JPMorgan Chase was one of the latest Fortune 500 companies to fall victim to an electronic attack in 2014. On Aug. 28, the company said it was the target of a broad-scale attack which, based on its alleged complexity and breadth, may well have been state-sponsored. Bank records were altered and deleted, potentially impacting thousands of bank customers. It also appears that up to seven different institutions may have been affected by the same attacks.
This attack's success is not because JPMorgan Chase failed to implement a quality information security program. JPMorgan Chase CEO Jamie Dimon publicly stated last April that the firm would have spent $250 million on cybersecurity and will have over one thousand personnel dedicated to information security efforts by the end of 2014. That's not a small information security program, especially when you consider that Google has about 400 people dedicated to security, despite having a much larger Internet-facing footprint than financial institutions.
The fact is, investment and retail banks tend to spend a larger portion of their budgets on information security than other industry sectors do because their technology infrastructure is so extensive, coupled with the fact that they are naturally high-value targets. They hold the money. Of course they are likely to be attacked more frequently.
If banks are spending a lot of money on the problem, why are attackers still succeeding? One reason is because we've seen attackers migrate away from traditional "low-tech" phishing attacks over the past two years. These attacks have not become less prevalent, but they appear to be somewhat less successful. Perhaps efforts to increase security awareness and reporting of suspicious communications among employees are finally starting to pay off.
But in that partial vacuum, a new problem has arisen: there are far more advanced electronic attack vectors that take advantage of a larger footprint of technology, both Internet-facing and inside the organization. As we expand our world of network-connected technologies to include new technologies both past (think mobile devices) to the present (think the "Internet of Things"), and adopt new technologies such as the cloud, the size and scope of what we have to manage—at least from a security perspective—increases astronomically. When organizations started adopting laptops and mobile devices by the pallet back in the 90s and 2000s, security folks warned their organizations that this would mean that the firewall was now no longer the only barrier between their technology and the bad guys. When the cloud started massive adoption in the corporate world five years ago, the same warning was issued: the "network" that needed to be protected was now partially controlled by a completely different party. And with the rise of the "Internet of Things", we're seeing that physical devices that can be compromised will have access inside the network. The corporate firewall has fewer and fewer friends as we expand what it means to be a network.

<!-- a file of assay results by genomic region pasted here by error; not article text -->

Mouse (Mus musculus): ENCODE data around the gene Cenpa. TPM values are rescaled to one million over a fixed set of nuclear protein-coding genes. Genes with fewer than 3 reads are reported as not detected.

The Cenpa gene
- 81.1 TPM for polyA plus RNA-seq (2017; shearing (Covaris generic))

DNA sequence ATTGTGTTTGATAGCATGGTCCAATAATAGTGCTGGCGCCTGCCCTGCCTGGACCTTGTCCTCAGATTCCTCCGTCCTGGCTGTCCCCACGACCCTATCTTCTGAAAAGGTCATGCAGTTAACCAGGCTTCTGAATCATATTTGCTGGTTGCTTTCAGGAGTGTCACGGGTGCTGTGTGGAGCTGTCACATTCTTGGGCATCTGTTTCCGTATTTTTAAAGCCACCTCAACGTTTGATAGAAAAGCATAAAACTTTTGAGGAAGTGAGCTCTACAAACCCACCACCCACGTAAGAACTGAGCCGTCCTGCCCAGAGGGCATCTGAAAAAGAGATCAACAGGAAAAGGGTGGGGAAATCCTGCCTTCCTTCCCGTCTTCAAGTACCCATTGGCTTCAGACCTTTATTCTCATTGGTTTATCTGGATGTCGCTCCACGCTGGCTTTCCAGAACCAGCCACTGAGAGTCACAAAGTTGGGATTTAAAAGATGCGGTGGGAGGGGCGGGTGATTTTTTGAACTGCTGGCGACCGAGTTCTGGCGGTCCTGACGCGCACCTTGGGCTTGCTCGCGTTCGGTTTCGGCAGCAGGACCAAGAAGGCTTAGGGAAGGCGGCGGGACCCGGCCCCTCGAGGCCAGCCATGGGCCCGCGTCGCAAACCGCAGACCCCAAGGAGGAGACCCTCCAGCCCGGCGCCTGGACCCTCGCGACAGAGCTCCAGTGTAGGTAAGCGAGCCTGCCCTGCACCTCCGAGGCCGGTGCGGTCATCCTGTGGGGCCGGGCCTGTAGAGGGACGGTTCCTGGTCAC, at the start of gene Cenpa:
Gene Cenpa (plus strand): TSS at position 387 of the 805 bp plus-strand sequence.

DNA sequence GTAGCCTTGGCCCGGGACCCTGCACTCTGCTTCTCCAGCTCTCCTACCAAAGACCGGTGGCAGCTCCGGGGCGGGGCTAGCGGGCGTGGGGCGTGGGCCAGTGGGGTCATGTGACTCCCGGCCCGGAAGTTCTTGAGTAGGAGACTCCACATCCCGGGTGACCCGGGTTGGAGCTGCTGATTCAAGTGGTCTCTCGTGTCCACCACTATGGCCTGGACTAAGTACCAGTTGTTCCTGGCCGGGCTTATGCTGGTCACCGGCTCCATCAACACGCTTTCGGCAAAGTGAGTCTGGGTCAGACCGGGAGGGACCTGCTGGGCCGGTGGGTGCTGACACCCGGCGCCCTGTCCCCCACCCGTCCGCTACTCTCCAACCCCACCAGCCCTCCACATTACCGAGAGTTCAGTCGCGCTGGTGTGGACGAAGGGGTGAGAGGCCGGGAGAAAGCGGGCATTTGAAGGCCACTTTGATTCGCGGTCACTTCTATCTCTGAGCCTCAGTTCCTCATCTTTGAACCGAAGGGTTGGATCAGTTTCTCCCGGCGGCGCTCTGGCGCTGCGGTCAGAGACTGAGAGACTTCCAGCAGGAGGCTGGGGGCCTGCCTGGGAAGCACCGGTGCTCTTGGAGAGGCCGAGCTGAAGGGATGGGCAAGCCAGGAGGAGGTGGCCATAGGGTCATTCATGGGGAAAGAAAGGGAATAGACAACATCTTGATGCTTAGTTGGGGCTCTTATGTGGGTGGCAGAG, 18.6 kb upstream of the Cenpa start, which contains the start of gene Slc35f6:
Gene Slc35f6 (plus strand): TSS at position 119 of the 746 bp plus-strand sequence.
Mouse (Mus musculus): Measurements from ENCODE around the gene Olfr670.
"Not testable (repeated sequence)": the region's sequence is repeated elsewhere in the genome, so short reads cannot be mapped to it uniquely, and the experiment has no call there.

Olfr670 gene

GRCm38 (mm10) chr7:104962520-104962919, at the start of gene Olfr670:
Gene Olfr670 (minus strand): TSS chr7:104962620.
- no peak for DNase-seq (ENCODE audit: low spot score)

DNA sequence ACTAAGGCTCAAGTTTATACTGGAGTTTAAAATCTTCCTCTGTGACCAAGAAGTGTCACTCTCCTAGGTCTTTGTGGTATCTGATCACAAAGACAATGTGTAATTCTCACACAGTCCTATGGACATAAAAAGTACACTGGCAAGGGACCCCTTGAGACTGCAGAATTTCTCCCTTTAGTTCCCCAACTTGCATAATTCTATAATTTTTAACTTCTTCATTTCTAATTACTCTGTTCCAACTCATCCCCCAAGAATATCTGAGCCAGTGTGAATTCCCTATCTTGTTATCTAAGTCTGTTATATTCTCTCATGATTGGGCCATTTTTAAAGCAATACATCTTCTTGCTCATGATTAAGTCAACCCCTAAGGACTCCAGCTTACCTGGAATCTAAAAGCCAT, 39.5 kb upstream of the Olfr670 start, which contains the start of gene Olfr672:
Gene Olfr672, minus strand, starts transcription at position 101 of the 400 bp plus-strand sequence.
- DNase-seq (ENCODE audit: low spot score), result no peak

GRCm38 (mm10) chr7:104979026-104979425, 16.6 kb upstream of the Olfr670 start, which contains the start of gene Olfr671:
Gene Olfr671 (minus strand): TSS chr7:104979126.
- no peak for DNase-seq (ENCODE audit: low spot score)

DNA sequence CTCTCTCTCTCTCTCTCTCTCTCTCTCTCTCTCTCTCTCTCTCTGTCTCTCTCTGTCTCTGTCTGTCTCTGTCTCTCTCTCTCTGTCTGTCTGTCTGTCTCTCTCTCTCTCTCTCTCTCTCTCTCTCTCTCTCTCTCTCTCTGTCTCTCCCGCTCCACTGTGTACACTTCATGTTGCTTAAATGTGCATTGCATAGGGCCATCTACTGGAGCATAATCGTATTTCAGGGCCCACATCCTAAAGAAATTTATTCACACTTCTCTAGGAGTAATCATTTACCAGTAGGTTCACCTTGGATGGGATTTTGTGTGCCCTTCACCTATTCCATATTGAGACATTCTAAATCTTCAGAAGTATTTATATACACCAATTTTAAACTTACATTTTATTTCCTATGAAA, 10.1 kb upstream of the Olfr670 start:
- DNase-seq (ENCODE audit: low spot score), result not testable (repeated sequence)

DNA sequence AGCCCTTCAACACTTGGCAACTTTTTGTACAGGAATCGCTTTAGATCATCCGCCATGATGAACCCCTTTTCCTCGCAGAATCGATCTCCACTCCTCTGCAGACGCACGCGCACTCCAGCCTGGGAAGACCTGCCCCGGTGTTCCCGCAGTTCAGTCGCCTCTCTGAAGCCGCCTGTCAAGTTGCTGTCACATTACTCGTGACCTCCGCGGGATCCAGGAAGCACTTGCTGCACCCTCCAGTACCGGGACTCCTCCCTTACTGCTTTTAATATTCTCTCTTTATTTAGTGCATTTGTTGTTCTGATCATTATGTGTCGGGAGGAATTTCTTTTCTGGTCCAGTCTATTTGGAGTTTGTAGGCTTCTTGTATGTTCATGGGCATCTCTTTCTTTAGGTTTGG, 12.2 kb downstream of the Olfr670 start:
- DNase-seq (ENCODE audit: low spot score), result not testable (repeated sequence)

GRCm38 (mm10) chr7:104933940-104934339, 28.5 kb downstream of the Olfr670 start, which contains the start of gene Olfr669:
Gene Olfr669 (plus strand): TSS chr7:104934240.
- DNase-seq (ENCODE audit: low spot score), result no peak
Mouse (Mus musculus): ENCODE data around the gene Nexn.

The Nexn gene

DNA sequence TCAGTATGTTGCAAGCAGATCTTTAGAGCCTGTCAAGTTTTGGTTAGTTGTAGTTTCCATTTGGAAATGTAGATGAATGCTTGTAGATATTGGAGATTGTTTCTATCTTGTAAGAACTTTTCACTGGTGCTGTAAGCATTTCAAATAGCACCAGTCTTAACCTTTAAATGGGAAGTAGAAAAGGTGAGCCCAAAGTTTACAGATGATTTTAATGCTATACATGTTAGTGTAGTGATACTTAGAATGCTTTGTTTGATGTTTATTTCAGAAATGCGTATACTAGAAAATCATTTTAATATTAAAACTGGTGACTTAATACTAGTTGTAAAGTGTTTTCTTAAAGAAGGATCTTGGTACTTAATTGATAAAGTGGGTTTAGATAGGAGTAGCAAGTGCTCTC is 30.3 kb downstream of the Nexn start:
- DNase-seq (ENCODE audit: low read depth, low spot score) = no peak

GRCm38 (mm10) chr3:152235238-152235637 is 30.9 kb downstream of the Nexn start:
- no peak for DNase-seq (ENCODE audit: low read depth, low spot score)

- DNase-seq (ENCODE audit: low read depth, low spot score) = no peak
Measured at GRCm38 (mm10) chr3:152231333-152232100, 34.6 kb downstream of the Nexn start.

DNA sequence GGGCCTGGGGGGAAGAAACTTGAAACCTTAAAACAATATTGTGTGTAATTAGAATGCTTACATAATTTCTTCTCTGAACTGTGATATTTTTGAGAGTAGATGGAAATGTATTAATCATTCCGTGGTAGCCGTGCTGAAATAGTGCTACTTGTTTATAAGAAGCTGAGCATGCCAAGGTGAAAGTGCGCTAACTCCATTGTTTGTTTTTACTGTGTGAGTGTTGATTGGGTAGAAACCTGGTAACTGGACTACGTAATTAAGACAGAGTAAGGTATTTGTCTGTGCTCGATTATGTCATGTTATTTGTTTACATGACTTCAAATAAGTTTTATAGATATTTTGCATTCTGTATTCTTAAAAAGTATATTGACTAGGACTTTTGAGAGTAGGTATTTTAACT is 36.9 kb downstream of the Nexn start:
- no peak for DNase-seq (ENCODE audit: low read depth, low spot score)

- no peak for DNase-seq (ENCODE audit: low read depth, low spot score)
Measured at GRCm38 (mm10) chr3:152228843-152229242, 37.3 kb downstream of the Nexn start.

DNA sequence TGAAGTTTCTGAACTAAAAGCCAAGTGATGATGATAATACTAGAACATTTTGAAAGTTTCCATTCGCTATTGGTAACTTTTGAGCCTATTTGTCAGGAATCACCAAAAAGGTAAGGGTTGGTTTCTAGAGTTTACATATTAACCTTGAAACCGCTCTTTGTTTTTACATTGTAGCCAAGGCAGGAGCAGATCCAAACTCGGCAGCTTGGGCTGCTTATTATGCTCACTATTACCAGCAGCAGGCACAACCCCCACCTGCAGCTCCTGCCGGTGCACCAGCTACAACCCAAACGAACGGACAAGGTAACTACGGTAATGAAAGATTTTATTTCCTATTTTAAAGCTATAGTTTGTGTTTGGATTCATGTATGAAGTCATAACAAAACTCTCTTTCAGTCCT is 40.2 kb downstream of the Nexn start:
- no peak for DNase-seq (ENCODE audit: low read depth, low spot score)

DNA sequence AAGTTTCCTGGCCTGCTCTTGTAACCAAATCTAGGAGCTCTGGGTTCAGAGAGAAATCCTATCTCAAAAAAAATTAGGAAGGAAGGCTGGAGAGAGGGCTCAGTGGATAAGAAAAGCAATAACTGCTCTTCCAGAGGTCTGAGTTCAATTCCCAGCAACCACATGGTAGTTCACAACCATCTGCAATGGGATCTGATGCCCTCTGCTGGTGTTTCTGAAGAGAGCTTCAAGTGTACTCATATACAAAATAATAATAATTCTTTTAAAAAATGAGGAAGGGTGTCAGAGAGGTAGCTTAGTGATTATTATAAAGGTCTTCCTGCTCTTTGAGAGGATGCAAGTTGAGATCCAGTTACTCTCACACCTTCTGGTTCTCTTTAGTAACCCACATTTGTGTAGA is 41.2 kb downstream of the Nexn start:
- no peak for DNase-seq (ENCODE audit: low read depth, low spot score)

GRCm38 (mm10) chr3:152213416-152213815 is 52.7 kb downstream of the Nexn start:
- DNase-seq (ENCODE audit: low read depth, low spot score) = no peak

So what does this have to do with the JPMorgan Chase breach? Well, the JPMorgan Chase case just happens to be a recent successful breach. Last year's Target attack was another example of a surprising attack vector that allowed malware to ingress behind the public boundary firewall—and there will be more... many more. What's most interesting is that, JPMorgan Chase personnel were not alerted through security automation until after accounts had been modified. Essentially, once the attackers breached the door, they were able to compromise the network until they found the data they were after. During that time, it appears that nothing alerted JPMorgan Chase security personnel of unusual activity.
That, unfortunately, points to the modern problem that we face: Information security controls—especially monitoring and blocking controls—are still primarily enforced at the perimeter of the network, while we spend relatively little effort behind the firewall at the server or end point. If we're going to successfully detect and prevent these attacks, either the activity of the malware itself or what it leaves behind should be detectable and reportable long before the confidentiality and integrity of business data is affected.
And that lies at the heart of the problem. There are technologies ranging from data leak prevention (DLP), to PKI-based and multi-factor authentication, to SIEM and event monitoring that can all be used to better track activity of users and processes within technology environments. Today, however, most of these technologies are still used at the perimeter of the network. Unfortunately, they also belong inside the network to monitor individuals and inter-process communications between IT systems. With the adoption of new technologies that extend our trust boundaries, the idea of the "network perimeter" gets really blurred. While it's true that changing where these technologies sit from just the perimeter of the network—whatever that even means these days—to internal networks and systems can add complexity and latency to business applications, organizations need to start weighing the risks: Is it a better value to the business (and its customers) to isolate, monitor, and alert on activities inside the network as diligently as they do at the perimeter, or is it better to simply roll the dice and hope that when they get attacked—and eventually, they will—it simply won't show up in the headlines? Tough choices, indeed.